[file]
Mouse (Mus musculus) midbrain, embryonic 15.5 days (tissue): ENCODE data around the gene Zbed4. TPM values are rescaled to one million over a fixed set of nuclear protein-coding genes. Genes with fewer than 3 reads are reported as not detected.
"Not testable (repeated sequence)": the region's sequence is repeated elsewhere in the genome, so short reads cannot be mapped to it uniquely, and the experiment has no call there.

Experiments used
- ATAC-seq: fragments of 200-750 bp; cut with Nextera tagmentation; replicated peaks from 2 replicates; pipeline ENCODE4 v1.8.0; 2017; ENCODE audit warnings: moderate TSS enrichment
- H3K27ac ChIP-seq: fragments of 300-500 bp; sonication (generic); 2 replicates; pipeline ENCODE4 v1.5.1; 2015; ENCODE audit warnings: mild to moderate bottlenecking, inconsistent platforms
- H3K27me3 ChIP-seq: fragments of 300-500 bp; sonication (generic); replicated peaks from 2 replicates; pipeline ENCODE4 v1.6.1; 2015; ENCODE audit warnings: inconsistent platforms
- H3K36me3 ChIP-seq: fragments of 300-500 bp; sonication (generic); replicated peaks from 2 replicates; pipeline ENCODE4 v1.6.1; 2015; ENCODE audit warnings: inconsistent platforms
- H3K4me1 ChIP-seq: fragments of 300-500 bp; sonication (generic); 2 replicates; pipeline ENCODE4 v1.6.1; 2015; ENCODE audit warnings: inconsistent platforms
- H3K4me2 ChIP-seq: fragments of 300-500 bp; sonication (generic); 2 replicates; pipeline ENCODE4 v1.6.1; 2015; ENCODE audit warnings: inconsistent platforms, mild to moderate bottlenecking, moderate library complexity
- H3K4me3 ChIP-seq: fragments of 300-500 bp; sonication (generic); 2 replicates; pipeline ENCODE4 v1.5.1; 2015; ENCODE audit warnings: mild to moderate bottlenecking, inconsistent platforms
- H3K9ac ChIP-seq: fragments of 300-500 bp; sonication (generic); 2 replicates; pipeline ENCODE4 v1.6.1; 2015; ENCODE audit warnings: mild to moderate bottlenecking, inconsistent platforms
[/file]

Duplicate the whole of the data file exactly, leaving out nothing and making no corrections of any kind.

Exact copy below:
Mouse (Mus musculus) midbrain, embryonic 15.5 days (tissue): ENCODE data around the gene Zbed4. TPM values are rescaled to one million over a fixed set of nuclear protein-coding genes. Genes with fewer than 3 reads are reported as not detected.
"Not testable (repeated sequence)": the region's sequence is repeated elsewhere in the genome, so short reads cannot be mapped to it uniquely, and the experiment has no call there.

Experiments used
- ATAC-seq: fragments of 200-750 bp; cut with Nextera tagmentation; replicated peaks from 2 replicates; pipeline ENCODE4 v1.8.0; 2017; ENCODE audit warnings: moderate TSS enrichment
- H3K27ac ChIP-seq: fragments of 300-500 bp; sonication (generic); 2 replicates; pipeline ENCODE4 v1.5.1; 2015; ENCODE audit warnings: mild to moderate bottlenecking, inconsistent platforms
- H3K27me3 ChIP-seq: fragments of 300-500 bp; sonication (generic); replicated peaks from 2 replicates; pipeline ENCODE4 v1.6.1; 2015; ENCODE audit warnings: inconsistent platforms
- H3K36me3 ChIP-seq: fragments of 300-500 bp; sonication (generic); replicated peaks from 2 replicates; pipeline ENCODE4 v1.6.1; 2015; ENCODE audit warnings: inconsistent platforms
- H3K4me1 ChIP-seq: fragments of 300-500 bp; sonication (generic); 2 replicates; pipeline ENCODE4 v1.6.1; 2015; ENCODE audit warnings: inconsistent platforms
- H3K4me2 ChIP-seq: fragments of 300-500 bp; sonication (generic); 2 replicates; pipeline ENCODE4 v1.6.1; 2015; ENCODE audit warnings: inconsistent platforms, mild to moderate bottlenecking, moderate library complexity
- H3K4me3 ChIP-seq: fragments of 300-500 bp; sonication (generic); 2 replicates; pipeline ENCODE4 v1.5.1; 2015; ENCODE audit warnings: mild to moderate bottlenecking, inconsistent platforms
- H3K9ac ChIP-seq: fragments of 300-500 bp; sonication (generic); 2 replicates; pipeline ENCODE4 v1.6.1; 2015; ENCODE audit warnings: mild to moderate bottlenecking, inconsistent platforms